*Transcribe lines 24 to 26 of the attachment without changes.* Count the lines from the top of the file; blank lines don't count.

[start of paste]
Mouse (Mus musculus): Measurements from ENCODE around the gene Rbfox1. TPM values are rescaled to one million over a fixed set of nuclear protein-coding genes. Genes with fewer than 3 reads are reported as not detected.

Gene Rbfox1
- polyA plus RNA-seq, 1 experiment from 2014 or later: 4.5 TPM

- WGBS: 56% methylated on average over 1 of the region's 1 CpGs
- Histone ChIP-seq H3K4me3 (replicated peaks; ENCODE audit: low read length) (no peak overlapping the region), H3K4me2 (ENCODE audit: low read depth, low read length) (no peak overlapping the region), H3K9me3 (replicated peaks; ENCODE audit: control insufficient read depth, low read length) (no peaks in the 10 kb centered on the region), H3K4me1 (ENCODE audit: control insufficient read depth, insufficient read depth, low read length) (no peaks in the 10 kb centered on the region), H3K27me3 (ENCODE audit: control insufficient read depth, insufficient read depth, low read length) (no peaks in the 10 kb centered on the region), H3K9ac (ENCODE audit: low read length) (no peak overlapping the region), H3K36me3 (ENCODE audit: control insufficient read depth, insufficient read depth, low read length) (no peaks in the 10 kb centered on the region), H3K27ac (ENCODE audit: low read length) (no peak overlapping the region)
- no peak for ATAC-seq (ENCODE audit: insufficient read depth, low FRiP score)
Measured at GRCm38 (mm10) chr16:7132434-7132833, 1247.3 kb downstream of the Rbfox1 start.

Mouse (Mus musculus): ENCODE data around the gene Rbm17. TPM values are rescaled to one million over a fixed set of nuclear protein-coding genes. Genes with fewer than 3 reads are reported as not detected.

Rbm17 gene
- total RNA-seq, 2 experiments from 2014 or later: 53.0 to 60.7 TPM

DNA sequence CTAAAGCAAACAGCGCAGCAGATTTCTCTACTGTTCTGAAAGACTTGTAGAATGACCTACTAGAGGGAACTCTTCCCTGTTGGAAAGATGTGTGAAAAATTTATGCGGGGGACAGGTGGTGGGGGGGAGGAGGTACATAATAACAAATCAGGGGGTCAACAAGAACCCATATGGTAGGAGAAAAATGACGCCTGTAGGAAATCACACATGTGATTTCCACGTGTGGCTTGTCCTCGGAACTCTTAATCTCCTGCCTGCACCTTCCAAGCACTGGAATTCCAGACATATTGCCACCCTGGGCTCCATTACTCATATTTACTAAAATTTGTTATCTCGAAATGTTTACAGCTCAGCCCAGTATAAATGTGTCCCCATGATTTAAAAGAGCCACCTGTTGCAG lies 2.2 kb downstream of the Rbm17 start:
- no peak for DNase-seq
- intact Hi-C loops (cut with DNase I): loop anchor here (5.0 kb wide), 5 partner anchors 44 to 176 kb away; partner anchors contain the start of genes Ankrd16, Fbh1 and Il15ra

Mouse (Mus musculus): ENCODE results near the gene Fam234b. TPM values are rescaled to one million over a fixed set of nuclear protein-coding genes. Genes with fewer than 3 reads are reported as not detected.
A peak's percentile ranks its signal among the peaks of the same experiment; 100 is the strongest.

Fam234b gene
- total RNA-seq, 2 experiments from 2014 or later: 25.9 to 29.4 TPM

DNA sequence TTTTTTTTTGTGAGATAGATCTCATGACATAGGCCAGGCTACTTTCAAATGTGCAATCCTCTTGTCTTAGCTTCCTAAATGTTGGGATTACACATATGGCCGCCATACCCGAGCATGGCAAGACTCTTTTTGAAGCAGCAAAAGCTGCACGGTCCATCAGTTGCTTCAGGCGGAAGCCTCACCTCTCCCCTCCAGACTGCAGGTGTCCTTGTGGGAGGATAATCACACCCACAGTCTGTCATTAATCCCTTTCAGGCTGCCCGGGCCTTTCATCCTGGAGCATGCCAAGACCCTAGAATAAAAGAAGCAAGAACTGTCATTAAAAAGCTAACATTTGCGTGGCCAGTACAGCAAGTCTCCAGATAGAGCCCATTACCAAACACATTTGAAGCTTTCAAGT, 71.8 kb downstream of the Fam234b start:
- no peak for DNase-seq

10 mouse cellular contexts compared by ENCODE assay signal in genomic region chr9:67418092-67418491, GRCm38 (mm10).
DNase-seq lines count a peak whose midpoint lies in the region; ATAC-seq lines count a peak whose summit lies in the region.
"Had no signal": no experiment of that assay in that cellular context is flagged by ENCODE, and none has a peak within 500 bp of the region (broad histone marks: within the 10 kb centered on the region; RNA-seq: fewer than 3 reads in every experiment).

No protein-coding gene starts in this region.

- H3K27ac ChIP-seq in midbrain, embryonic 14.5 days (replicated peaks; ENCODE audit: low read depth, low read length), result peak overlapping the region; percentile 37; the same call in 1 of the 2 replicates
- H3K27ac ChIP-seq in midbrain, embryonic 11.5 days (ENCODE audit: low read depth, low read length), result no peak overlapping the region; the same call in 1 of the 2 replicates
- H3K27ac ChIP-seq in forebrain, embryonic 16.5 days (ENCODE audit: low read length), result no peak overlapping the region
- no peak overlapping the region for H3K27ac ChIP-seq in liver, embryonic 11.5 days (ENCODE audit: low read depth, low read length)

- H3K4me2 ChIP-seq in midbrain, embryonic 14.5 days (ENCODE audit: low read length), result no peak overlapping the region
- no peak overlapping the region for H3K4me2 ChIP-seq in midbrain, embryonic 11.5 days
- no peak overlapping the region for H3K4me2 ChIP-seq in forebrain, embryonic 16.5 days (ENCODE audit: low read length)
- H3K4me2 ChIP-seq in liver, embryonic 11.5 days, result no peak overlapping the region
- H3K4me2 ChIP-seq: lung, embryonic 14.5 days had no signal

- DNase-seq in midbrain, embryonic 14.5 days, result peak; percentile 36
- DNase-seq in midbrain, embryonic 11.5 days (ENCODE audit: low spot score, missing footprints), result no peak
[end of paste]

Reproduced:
- H3K27ac ChIP-seq in midbrain, embryonic 14.5 days (replicated peaks; ENCODE audit: low read depth, low read length), result peak overlapping the region; percentile 37; the same call in 1 of the 2 replicates
- H3K27ac ChIP-seq in midbrain, embryonic 11.5 days (ENCODE audit: low read depth, low read length), result no peak overlapping the region; the same call in 1 of the 2 replicates
- H3K27ac ChIP-seq in forebrain, embryonic 16.5 days (ENCODE audit: low read length), result no peak overlapping the region